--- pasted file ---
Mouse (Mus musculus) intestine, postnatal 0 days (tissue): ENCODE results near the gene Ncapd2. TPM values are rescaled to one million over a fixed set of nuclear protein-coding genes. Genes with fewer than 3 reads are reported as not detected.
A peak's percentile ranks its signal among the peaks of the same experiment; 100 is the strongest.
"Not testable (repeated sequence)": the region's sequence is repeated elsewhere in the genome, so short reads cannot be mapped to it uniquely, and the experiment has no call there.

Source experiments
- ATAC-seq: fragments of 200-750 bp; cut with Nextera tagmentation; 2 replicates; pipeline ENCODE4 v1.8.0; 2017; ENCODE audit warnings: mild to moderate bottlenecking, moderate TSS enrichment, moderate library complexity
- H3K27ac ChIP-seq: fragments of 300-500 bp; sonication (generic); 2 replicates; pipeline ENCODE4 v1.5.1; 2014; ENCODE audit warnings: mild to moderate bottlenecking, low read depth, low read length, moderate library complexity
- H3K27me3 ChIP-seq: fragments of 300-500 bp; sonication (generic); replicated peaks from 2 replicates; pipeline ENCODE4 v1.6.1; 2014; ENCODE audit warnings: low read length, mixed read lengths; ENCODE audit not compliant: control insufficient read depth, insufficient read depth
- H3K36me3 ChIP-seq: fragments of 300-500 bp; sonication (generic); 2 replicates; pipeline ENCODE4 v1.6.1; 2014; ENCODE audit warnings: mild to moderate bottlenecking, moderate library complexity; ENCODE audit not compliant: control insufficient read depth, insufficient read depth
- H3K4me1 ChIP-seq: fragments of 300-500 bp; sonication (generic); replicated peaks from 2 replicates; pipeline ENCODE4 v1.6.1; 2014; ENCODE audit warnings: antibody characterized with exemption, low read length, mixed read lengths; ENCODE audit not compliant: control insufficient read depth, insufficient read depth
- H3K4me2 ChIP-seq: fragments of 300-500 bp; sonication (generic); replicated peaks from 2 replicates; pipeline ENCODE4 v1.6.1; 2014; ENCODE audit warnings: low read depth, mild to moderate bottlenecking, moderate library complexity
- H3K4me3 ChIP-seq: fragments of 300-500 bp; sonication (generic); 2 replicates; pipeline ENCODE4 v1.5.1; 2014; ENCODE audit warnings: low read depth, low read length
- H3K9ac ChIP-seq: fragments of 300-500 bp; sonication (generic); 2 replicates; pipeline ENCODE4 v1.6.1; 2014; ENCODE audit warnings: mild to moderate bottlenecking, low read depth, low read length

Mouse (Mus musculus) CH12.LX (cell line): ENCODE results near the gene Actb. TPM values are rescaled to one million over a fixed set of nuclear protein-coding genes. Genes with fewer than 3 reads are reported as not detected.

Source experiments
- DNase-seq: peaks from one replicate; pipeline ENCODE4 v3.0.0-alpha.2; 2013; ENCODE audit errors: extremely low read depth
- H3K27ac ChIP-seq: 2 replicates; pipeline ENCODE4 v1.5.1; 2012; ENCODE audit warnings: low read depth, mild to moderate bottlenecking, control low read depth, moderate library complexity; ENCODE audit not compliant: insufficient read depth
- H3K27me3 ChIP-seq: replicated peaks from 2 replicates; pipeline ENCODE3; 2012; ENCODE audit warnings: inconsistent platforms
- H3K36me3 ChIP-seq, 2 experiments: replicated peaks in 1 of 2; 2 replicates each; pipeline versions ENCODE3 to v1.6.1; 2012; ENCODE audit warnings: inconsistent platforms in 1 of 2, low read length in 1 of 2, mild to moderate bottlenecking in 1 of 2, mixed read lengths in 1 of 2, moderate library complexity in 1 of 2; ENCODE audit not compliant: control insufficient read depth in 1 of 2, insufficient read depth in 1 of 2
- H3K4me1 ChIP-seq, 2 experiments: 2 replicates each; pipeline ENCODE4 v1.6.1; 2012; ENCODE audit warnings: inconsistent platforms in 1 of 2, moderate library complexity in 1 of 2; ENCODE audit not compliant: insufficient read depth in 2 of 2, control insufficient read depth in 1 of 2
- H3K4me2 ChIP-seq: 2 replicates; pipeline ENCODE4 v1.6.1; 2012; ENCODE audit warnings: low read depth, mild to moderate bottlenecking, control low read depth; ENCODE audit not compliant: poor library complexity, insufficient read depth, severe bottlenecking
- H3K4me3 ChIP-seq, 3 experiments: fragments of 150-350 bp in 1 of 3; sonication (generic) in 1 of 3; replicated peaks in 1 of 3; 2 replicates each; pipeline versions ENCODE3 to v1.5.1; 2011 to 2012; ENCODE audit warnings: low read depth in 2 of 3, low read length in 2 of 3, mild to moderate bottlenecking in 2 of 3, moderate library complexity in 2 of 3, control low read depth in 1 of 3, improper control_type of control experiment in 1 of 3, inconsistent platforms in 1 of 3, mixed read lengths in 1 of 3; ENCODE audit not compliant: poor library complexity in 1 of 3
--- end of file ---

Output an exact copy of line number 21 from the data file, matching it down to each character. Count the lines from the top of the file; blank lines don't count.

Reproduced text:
- H3K4me3 ChIP-seq, 3 experiments: fragments of 150-350 bp in 1 of 3; sonication (generic) in 1 of 3; replicated peaks in 1 of 3; 2 replicates each; pipeline versions ENCODE3 to v1.5.1; 2011 to 2012; ENCODE audit warnings: low read depth in 2 of 3, low read length in 2 of 3, mild to moderate bottlenecking in 2 of 3, moderate library complexity in 2 of 3, control low read depth in 1 of 3, improper control_type of control experiment in 1 of 3, inconsistent platforms in 1 of 3, mixed read lengths in 1 of 3; ENCODE audit not compliant: poor library complexity in 1 of 3